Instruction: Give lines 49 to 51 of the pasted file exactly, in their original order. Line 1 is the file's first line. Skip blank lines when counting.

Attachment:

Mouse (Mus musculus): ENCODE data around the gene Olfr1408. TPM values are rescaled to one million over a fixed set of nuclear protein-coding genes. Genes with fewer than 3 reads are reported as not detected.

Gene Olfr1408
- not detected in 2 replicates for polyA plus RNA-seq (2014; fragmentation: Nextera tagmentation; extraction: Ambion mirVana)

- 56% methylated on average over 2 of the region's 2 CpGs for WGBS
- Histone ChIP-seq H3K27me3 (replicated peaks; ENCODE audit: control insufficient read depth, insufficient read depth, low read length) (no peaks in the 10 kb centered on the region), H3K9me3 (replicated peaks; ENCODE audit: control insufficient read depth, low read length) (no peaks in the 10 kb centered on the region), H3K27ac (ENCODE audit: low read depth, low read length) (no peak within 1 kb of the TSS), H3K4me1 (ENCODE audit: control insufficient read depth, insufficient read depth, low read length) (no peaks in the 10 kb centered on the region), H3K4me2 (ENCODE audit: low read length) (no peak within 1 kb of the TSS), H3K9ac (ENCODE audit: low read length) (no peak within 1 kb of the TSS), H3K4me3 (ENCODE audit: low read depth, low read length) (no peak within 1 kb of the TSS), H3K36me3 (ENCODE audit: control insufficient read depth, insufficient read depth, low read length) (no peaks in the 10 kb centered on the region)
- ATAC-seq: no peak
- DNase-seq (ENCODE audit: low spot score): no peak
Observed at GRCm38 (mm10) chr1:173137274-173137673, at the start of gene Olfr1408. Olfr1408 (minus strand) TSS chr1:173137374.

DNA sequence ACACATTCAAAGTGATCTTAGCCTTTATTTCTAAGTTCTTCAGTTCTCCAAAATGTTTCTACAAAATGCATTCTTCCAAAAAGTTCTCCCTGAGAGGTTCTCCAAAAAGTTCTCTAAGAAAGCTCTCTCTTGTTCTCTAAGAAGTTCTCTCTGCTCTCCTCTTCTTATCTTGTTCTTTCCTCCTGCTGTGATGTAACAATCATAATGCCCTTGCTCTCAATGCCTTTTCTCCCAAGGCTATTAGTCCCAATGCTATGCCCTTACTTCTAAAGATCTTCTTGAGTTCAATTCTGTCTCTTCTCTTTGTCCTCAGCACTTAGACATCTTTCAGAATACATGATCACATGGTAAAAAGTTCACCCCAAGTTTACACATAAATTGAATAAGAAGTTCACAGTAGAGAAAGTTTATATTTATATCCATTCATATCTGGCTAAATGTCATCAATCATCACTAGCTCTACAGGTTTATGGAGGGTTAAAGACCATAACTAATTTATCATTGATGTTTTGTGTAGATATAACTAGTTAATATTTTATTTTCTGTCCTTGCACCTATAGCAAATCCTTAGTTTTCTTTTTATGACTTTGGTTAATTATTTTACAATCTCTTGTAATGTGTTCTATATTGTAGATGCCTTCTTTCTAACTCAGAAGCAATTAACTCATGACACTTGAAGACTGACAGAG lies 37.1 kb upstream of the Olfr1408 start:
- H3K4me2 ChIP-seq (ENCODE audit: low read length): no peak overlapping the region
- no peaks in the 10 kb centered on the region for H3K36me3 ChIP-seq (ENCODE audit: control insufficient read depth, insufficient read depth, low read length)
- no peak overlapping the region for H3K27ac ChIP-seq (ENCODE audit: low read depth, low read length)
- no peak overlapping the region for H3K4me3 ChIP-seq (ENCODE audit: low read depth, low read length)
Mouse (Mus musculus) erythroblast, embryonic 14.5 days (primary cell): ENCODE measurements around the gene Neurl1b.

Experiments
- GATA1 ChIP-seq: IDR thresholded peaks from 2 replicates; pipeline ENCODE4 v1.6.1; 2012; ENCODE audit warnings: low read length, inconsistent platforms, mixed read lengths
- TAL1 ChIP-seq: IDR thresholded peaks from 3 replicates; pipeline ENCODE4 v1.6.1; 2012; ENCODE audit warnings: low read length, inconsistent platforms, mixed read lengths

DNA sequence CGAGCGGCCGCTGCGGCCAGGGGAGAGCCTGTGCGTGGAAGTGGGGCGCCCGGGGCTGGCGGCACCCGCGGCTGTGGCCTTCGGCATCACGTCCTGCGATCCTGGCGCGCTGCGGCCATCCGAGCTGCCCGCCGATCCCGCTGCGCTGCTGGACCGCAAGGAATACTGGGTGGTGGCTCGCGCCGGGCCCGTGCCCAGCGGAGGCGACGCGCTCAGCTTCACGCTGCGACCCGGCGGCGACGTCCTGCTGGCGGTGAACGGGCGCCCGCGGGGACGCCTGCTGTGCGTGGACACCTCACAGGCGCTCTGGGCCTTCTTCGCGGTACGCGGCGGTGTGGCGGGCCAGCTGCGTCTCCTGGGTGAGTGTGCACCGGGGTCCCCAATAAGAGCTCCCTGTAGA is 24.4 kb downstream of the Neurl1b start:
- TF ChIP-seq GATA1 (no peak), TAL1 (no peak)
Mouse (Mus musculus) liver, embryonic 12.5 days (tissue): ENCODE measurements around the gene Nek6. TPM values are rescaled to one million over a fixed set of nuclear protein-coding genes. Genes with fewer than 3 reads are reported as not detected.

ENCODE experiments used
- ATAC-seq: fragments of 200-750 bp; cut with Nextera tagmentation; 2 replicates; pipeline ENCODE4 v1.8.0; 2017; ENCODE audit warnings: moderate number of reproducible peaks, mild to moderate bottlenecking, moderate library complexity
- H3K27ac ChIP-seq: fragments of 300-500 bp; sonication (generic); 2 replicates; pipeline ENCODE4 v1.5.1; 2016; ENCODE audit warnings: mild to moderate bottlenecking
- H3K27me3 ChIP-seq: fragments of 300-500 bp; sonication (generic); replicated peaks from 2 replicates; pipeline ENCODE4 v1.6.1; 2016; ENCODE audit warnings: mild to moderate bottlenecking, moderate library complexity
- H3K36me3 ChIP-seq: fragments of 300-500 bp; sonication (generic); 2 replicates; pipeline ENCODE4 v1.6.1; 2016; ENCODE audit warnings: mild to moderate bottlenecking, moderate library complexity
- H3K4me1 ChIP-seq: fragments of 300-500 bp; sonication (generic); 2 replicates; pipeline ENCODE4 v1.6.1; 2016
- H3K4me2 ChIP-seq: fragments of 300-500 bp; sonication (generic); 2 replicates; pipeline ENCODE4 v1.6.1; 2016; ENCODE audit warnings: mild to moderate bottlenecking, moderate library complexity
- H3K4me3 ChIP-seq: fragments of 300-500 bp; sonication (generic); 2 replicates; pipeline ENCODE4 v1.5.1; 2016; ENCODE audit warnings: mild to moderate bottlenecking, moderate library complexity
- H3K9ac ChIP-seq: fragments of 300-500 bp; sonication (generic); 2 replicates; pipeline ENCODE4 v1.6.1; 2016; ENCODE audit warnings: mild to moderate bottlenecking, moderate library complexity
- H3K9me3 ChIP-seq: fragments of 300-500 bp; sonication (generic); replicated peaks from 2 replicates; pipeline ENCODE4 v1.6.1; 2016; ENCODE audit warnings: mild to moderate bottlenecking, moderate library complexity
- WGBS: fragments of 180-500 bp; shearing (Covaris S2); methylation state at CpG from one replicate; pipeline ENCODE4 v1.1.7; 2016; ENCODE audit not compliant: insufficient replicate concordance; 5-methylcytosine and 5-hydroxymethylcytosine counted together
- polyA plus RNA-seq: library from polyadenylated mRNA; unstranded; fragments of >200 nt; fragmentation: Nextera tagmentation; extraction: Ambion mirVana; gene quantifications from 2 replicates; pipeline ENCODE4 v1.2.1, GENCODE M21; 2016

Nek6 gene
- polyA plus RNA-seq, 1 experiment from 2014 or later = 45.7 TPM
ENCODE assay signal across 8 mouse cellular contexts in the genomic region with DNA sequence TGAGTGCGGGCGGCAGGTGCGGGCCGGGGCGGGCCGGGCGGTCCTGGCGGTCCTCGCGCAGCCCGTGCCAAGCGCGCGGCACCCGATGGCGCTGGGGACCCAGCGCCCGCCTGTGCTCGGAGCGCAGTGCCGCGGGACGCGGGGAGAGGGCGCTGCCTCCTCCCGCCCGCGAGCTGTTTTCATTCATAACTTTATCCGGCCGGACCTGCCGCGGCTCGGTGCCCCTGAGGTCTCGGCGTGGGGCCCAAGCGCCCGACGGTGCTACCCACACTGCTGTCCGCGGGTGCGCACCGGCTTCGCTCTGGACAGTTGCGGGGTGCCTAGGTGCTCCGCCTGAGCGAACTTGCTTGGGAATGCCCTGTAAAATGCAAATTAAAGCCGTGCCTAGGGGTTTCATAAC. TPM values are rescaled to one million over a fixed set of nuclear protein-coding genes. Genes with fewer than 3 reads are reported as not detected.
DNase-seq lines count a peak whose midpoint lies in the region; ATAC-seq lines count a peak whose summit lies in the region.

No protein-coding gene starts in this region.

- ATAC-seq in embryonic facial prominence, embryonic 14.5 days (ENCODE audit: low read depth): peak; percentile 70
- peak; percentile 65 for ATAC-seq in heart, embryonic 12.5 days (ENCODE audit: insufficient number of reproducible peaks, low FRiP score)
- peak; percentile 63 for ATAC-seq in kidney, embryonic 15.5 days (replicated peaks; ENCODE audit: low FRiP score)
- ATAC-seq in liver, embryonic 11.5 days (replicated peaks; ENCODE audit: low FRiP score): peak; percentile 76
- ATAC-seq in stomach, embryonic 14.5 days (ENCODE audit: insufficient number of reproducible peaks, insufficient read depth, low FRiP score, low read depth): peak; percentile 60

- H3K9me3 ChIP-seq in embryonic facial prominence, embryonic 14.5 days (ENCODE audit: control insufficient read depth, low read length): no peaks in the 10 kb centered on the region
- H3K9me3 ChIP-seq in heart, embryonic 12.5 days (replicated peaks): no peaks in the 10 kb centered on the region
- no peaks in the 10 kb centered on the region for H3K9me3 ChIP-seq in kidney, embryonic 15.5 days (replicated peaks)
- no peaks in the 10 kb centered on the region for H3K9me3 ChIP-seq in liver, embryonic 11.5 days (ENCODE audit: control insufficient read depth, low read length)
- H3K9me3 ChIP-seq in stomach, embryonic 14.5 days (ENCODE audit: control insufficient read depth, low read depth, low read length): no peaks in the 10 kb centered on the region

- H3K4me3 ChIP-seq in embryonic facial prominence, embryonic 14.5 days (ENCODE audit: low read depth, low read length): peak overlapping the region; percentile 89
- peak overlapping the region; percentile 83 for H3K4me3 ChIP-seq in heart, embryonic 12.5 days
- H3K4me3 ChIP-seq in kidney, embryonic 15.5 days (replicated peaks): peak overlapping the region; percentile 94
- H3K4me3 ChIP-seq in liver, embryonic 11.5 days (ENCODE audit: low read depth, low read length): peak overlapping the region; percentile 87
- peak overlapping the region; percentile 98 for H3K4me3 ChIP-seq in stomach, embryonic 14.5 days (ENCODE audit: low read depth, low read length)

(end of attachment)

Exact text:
- peak overlapping the region; percentile 83 for H3K4me3 ChIP-seq in heart, embryonic 12.5 days
- H3K4me3 ChIP-seq in kidney, embryonic 15.5 days (replicated peaks): peak overlapping the region; percentile 94
- H3K4me3 ChIP-seq in liver, embryonic 11.5 days (ENCODE audit: low read depth, low read length): peak overlapping the region; percentile 87